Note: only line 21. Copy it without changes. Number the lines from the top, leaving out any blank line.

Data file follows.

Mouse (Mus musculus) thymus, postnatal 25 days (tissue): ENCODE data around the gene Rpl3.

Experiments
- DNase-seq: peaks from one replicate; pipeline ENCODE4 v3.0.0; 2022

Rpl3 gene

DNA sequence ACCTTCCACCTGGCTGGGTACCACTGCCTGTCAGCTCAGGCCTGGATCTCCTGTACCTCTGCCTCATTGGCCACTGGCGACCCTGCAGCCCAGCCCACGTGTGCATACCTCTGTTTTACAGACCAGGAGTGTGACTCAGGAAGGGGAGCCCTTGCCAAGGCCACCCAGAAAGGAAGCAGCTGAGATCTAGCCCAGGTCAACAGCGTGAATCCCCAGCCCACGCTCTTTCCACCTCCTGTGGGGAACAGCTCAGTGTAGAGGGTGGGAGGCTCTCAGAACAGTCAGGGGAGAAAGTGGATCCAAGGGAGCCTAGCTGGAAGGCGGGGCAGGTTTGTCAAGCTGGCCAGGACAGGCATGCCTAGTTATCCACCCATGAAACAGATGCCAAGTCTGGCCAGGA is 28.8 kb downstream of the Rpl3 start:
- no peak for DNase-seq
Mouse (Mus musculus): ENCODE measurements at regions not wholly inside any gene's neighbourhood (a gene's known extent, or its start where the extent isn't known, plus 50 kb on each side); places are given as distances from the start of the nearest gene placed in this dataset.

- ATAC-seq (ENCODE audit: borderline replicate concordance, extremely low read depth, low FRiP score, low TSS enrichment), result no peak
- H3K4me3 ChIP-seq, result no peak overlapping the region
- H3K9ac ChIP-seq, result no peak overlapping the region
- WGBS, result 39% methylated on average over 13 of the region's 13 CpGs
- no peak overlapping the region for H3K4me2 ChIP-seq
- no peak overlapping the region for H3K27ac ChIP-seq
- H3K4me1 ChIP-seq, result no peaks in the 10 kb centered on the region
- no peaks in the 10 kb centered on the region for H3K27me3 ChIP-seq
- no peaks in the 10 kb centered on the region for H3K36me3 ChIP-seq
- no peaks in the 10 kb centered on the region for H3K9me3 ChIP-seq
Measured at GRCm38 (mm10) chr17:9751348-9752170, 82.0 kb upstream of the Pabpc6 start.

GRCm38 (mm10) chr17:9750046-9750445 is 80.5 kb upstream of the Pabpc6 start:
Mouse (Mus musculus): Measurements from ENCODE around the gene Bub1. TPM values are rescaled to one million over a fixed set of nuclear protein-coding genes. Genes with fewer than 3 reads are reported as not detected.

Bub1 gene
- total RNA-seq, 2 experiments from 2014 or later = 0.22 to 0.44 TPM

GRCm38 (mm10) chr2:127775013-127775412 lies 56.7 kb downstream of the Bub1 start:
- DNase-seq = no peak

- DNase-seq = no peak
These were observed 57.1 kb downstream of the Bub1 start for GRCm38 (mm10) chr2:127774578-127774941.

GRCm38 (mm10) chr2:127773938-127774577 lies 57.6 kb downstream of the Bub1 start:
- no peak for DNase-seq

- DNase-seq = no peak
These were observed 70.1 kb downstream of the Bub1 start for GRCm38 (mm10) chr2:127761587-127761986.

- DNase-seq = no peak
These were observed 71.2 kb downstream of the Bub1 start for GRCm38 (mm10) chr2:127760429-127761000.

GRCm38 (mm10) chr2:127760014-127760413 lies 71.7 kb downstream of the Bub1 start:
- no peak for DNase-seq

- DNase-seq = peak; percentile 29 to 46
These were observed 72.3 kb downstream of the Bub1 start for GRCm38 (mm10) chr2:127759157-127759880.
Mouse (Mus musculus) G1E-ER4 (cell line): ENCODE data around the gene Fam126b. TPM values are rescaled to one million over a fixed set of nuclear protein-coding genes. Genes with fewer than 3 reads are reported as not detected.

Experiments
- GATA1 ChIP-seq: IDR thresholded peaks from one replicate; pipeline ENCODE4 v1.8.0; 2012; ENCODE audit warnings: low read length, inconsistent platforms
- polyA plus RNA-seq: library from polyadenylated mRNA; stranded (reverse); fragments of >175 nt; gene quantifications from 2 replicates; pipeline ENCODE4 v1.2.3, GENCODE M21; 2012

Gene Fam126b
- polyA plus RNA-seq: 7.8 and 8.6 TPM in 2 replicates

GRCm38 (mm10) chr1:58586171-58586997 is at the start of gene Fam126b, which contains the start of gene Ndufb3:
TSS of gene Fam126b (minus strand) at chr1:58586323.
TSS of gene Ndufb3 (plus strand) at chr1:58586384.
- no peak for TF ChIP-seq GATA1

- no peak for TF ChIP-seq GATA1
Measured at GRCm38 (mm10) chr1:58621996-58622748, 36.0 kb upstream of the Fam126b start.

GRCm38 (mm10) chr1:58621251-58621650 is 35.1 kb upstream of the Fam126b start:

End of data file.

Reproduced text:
Bub1 gene